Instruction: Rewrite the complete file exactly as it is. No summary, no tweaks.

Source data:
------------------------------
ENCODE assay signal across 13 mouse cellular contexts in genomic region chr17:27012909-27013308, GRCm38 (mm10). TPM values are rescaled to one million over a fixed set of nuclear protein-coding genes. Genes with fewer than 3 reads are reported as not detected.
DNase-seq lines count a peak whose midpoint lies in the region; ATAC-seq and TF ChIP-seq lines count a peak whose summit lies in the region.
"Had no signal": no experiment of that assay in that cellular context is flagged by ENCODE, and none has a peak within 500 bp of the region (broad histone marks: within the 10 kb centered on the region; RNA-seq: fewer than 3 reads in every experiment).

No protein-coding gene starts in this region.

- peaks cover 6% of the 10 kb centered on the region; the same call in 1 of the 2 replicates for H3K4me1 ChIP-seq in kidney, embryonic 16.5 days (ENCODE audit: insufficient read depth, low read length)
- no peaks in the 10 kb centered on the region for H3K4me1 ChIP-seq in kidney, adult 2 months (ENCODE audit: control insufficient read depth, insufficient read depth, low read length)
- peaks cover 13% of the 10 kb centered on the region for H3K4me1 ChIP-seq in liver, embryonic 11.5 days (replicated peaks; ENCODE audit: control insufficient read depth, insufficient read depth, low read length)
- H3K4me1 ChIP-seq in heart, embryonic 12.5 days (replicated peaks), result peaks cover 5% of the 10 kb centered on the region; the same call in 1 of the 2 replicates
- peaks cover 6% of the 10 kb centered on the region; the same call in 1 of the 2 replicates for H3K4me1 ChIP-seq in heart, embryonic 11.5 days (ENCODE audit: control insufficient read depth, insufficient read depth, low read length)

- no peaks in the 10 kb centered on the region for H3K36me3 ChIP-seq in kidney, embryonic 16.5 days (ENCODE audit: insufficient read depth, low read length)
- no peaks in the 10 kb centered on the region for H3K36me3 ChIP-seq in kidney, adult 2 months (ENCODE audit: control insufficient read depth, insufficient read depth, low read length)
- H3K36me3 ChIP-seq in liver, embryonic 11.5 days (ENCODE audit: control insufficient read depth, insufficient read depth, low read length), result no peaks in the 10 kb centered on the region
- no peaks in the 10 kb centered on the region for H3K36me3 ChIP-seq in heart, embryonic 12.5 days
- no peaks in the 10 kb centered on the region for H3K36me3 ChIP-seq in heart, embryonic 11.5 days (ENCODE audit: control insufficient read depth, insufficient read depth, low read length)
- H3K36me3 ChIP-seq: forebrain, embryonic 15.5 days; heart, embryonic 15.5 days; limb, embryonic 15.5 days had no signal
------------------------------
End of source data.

ENCODE assay signal across 13 mouse cellular contexts in genomic region chr17:27012909-27013308, GRCm38 (mm10). TPM values are rescaled to one million over a fixed set of nuclear protein-coding genes. Genes with fewer than 3 reads are reported as not detected.
DNase-seq lines count a peak whose midpoint lies in the region; ATAC-seq and TF ChIP-seq lines count a peak whose summit lies in the region.
"Had no signal": no experiment of that assay in that cellular context is flagged by ENCODE, and none has a peak within 500 bp of the region (broad histone marks: within the 10 kb centered on the region; RNA-seq: fewer than 3 reads in every experiment).

No protein-coding gene starts in this region.

- peaks cover 6% of the 10 kb centered on the region; the same call in 1 of the 2 replicates for H3K4me1 ChIP-seq in kidney, embryonic 16.5 days (ENCODE audit: insufficient read depth, low read length)
- no peaks in the 10 kb centered on the region for H3K4me1 ChIP-seq in kidney, adult 2 months (ENCODE audit: control insufficient read depth, insufficient read depth, low read length)
- peaks cover 13% of the 10 kb centered on the region for H3K4me1 ChIP-seq in liver, embryonic 11.5 days (replicated peaks; ENCODE audit: control insufficient read depth, insufficient read depth, low read length)
- H3K4me1 ChIP-seq in heart, embryonic 12.5 days (replicated peaks), result peaks cover 5% of the 10 kb centered on the region; the same call in 1 of the 2 replicates
- peaks cover 6% of the 10 kb centered on the region; the same call in 1 of the 2 replicates for H3K4me1 ChIP-seq in heart, embryonic 11.5 days (ENCODE audit: control insufficient read depth, insufficient read depth, low read length)

- no peaks in the 10 kb centered on the region for H3K36me3 ChIP-seq in kidney, embryonic 16.5 days (ENCODE audit: insufficient read depth, low read length)
- no peaks in the 10 kb centered on the region for H3K36me3 ChIP-seq in kidney, adult 2 months (ENCODE audit: control insufficient read depth, insufficient read depth, low read length)
- H3K36me3 ChIP-seq in liver, embryonic 11.5 days (ENCODE audit: control insufficient read depth, insufficient read depth, low read length), result no peaks in the 10 kb centered on the region
- no peaks in the 10 kb centered on the region for H3K36me3 ChIP-seq in heart, embryonic 12.5 days
- no peaks in the 10 kb centered on the region for H3K36me3 ChIP-seq in heart, embryonic 11.5 days (ENCODE audit: control insufficient read depth, insufficient read depth, low read length)
- H3K36me3 ChIP-seq: forebrain, embryonic 15.5 days; heart, embryonic 15.5 days; limb, embryonic 15.5 days had no signal